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Päätöslauselmaesitys - B8-0691/2017Päätöslauselmaesitys
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MOTION FOR A RESOLUTION on the cases of women prosecuted for miscarriage in El Salvador

12.12.2017 - (2017/3003(RSP))

with request for inclusion in the agenda for a debate on cases of breaches of human rights, democracy and the rule of law
pursuant to Rule 135 of the Rules of Procedure

Charles Tannock, Branislav Škripek, Notis Marias, Jan Zahradil, Monica Macovei, Ruža Tomašić, Valdemar Tomaševski on behalf of the ECR Group

See also joint motion for a resolution RC-B8-0691/2017

Menettely : 2017/3003(RSP)
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European Parliament resolution on the cases of women prosecuted for miscarriage in El Salvador


The European Parliament,

-having regard to its previous resolutions on the rule of law and women’s rights;

-having regard to the revised 1998 Penal Code of El Salvador;

-having regard to the International Covenant on Civil and Political Rights, of which El Salvador is a ratifying nation;

-having regard to the International Covenant on Economic, Social and Cultural Rights;

-having regard to the Convention on the Elimination of All Forms of Discrimination against Women;

-having regard to the Convention on the Rights of the Child;

-having regard to the ratification of the Rome Statute by the Government of El Salvador on 26 November 2015;

-having regard to the accession of El Salvador to State Party to the International Criminal Court on 3 March 2016;

-having regard to the 1994 International Conference on Population and Development;

-having regard to Rule 135 of its Rules of Procedure,

A. whereas El Salvador has the highest rate of teenage pregnancy in Latin America according to the National Family Health Survey;

B. whereas under the most recent revision to the Penal Code in 1998, abortion is banned under all circumstances in El Salvador and therefore treated as a crime with a prison sentence of between two to eight years;

C. whereas it is estimated by Human Rights Watch that between 1998 and 2013 more than six hundred women were jailed after having been accused of undertaking abortions, without having undergone a fair trial determining the veracity of such accusations;

D. whereas Human Rights Watch and Amnesty International note that women who have miscarriages or stillbirths in El Salvador are often prosecuted on suspicion of having undergone an abortion, often being reported by medical personnel and subsequently arrested while in the hospital;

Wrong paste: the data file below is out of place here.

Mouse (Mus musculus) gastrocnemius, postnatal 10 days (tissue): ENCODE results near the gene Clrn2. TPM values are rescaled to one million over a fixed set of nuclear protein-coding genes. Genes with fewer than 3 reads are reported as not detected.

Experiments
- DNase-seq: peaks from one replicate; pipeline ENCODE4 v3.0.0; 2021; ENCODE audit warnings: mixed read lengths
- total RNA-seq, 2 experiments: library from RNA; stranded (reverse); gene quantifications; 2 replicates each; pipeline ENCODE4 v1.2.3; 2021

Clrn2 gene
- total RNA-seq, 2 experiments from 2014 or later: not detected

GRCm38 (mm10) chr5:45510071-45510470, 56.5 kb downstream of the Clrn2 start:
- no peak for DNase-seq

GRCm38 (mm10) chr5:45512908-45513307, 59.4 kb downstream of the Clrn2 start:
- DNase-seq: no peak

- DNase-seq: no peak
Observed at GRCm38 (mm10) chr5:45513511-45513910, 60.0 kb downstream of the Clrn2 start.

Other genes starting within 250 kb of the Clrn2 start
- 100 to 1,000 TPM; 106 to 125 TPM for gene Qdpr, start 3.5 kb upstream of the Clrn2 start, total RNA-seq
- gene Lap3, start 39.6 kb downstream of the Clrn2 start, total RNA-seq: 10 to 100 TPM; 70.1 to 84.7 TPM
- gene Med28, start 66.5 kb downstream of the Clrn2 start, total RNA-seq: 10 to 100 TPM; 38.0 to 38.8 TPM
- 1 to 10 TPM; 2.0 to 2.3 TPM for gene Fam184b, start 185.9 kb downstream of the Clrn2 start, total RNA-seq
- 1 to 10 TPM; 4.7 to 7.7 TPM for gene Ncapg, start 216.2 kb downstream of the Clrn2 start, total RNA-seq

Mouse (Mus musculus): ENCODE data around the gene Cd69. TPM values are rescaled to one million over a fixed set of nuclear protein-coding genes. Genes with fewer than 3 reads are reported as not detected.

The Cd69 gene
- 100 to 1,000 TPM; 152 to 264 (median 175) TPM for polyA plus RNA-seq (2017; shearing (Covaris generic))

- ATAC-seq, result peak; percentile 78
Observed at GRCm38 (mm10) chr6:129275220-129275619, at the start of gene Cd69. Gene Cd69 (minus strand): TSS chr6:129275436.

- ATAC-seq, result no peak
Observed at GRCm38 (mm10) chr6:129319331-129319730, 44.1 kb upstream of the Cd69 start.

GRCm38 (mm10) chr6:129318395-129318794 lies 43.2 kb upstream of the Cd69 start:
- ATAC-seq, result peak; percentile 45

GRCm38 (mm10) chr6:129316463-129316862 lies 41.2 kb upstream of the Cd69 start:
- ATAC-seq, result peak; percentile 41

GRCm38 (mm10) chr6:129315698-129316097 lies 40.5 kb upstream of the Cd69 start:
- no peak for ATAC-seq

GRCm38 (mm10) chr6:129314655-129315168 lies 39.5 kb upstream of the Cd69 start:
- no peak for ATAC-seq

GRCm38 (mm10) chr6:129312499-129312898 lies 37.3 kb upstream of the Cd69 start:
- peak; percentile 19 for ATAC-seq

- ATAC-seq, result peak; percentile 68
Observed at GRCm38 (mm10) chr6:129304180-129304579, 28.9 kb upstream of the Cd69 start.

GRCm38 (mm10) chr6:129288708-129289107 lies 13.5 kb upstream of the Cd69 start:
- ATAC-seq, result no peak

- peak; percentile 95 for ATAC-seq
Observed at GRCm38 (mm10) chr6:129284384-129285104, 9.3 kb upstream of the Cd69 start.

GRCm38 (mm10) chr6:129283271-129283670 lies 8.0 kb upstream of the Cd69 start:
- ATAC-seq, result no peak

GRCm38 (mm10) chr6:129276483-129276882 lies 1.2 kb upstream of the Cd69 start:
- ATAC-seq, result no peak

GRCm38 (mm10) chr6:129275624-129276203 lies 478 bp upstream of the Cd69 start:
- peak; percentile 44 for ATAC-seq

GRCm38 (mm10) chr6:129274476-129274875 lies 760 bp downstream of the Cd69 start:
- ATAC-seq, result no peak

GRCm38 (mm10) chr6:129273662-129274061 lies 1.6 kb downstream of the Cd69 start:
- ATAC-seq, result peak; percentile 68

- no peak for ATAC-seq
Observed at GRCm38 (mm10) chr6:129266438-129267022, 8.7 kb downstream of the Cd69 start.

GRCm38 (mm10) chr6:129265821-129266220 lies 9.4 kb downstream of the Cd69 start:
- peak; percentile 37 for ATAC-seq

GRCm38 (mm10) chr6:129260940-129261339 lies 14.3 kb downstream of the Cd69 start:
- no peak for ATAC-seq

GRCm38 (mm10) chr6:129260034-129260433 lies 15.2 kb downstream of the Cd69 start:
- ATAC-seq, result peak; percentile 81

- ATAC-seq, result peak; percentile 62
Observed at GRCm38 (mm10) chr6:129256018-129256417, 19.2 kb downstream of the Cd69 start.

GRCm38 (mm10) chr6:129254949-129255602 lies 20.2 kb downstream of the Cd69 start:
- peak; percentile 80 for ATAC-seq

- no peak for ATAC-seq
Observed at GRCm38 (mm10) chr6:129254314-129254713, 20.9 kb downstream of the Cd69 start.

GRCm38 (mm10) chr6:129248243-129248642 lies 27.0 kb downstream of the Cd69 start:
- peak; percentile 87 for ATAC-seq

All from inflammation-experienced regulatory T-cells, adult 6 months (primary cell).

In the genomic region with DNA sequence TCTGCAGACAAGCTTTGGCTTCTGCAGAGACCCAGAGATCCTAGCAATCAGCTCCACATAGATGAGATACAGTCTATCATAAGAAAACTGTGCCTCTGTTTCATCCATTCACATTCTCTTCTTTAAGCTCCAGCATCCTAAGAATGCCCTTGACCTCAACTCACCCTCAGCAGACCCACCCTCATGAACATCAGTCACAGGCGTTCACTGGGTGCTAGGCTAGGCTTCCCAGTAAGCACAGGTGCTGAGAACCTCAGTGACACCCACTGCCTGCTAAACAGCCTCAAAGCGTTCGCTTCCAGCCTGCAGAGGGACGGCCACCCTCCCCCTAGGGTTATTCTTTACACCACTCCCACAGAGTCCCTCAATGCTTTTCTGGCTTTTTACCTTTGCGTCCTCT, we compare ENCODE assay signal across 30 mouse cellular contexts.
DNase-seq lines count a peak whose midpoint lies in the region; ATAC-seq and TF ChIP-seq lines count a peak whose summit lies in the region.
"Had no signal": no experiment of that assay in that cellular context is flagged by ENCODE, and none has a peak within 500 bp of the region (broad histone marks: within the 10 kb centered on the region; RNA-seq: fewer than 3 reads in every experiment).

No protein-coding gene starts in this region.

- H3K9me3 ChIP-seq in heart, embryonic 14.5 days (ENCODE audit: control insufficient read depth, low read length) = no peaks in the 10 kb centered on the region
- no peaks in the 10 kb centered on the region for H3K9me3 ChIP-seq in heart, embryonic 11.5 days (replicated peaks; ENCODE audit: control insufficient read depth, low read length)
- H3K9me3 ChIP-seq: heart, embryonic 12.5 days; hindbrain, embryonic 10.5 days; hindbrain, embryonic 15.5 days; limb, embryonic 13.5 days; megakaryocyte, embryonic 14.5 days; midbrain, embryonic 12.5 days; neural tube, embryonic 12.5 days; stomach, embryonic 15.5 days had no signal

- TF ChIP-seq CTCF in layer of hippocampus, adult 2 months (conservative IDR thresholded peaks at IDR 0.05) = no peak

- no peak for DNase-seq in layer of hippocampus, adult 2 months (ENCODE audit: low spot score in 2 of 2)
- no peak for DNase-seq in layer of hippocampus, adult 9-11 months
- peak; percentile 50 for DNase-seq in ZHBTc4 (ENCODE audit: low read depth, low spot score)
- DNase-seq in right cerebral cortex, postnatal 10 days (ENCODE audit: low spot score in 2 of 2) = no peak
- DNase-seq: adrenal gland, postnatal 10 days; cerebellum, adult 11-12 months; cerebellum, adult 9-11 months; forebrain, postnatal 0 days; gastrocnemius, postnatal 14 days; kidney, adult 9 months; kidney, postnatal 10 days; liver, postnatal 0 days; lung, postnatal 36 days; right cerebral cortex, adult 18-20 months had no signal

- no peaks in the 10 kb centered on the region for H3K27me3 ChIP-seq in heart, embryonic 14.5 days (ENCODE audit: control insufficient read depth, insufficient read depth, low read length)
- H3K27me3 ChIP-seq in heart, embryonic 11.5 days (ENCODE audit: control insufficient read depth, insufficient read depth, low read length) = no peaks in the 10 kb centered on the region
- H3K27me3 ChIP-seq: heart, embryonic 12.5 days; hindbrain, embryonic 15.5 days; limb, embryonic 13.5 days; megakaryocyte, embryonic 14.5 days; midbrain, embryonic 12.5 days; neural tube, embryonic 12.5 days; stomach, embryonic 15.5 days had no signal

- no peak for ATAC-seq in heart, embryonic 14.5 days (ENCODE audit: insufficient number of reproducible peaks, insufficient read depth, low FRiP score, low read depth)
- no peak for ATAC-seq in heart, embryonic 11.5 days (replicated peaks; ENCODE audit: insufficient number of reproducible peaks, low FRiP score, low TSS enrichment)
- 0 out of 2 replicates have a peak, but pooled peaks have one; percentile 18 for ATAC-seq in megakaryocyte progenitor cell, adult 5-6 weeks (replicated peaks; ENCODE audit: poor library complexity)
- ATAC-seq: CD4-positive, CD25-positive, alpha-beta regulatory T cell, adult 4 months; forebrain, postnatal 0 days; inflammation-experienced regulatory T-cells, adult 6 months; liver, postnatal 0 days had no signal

E. whereas as of 2017, there remain 17 women in prison in El Salvador for pregnancy related complications who have not undergone due process in the course of their prosecutions;

1. Calls on the Salvadoran authorities to respect the due process of law and accord individuals prosecuted according to the El Salvadoran Penal Code of 1998 full rights and fair trial in accordance with the selfsame Code;

2. Recalls the duty of the Salvadoran government to protect the rights of its citizens and uphold the rule of law in respect to the principle of presumption of innocence, namely that individuals on trial should be treated innocent until proven guilty, and that the burden of proof should lay upon the prosecuting authorities and not the defending individual, as per the Rome Statute to which El Salvador is a ratifying party;

3. Recognises that under the Penal Code of 1956, abortion remained an illegal act with the exception of procedures undertaken to preserve the life of the mother; notes that the reinstitution of the clause governing such emergency procedures in the case of threat to the life of the mother may alleviate the suffering of many women affected by the ban on abortion in El Salvador and may prevent further loss of life from unsanitary procedures;

4. Instructs its President to forward this resolution to the Council, the Commission, the Vice-President of the Commission / High Representative of the Union for Foreign Affairs and Security Policy, the Government of El Salvador, the Secretary-General of the United Nations, and the United Nations Human Rights Council.